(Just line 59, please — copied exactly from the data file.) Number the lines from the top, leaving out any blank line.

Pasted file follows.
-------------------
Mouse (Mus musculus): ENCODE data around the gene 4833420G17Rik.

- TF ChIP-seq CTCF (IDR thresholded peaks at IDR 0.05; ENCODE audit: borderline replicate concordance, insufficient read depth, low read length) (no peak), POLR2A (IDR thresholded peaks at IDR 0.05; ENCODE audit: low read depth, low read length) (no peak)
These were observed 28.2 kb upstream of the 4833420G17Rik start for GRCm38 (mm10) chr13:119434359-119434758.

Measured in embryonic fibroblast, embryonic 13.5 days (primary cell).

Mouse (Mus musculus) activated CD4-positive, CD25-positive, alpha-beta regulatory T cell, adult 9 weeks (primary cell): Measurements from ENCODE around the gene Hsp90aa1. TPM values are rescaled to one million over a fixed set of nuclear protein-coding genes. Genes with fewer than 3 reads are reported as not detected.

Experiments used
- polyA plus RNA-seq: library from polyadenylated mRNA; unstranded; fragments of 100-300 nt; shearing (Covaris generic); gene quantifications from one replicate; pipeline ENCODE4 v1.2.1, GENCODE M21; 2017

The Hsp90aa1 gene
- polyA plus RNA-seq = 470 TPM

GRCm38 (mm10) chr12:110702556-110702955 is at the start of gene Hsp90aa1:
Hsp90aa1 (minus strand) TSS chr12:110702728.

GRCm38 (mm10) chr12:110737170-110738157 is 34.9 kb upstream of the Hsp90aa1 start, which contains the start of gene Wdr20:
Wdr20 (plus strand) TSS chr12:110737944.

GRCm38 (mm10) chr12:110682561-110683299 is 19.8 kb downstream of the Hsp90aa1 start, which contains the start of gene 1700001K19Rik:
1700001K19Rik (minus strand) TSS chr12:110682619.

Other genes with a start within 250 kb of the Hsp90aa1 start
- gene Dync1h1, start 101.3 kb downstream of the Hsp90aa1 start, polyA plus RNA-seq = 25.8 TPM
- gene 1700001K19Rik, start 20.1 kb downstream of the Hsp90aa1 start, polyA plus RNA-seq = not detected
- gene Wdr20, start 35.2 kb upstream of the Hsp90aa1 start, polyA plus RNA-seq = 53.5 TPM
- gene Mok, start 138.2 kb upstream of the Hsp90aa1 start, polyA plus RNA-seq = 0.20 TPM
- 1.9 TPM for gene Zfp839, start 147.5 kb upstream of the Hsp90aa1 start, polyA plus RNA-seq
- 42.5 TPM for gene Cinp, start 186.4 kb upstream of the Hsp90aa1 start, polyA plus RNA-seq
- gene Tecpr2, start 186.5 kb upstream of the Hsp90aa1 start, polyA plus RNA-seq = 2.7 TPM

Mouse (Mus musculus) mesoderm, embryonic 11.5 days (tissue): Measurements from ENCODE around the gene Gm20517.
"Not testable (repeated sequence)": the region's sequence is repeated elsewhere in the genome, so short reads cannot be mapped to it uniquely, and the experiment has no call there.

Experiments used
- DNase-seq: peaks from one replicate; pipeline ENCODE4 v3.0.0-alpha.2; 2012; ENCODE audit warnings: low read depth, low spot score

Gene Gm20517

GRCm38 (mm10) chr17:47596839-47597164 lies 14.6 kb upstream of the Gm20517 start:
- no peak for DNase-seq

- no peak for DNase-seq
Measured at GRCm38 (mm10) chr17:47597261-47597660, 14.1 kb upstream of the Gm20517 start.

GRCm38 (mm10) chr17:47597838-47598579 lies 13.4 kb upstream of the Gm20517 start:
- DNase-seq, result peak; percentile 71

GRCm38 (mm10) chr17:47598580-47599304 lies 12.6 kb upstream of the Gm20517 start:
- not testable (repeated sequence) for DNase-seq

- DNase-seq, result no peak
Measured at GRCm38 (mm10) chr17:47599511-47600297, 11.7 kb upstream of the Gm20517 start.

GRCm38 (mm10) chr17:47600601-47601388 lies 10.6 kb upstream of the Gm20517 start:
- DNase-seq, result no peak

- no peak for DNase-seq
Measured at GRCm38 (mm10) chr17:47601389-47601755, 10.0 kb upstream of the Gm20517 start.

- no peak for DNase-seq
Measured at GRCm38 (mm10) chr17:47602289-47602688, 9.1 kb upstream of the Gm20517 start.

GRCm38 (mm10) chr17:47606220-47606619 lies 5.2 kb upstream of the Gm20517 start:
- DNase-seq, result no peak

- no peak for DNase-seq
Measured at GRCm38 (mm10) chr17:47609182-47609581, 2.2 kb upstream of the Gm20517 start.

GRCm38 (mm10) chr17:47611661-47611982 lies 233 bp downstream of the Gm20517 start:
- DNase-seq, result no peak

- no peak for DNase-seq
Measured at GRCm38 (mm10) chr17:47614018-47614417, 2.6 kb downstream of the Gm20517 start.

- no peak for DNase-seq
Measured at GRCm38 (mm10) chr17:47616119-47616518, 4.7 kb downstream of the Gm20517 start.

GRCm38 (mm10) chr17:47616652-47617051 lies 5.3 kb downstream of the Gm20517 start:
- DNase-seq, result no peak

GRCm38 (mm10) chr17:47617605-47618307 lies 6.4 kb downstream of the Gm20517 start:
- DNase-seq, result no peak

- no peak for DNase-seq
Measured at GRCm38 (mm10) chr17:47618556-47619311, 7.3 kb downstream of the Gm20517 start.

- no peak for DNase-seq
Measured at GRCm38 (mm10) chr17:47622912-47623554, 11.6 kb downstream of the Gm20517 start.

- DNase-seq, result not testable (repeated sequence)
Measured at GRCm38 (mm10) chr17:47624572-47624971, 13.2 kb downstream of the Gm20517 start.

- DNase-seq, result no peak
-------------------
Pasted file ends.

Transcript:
- no peak for DNase-seq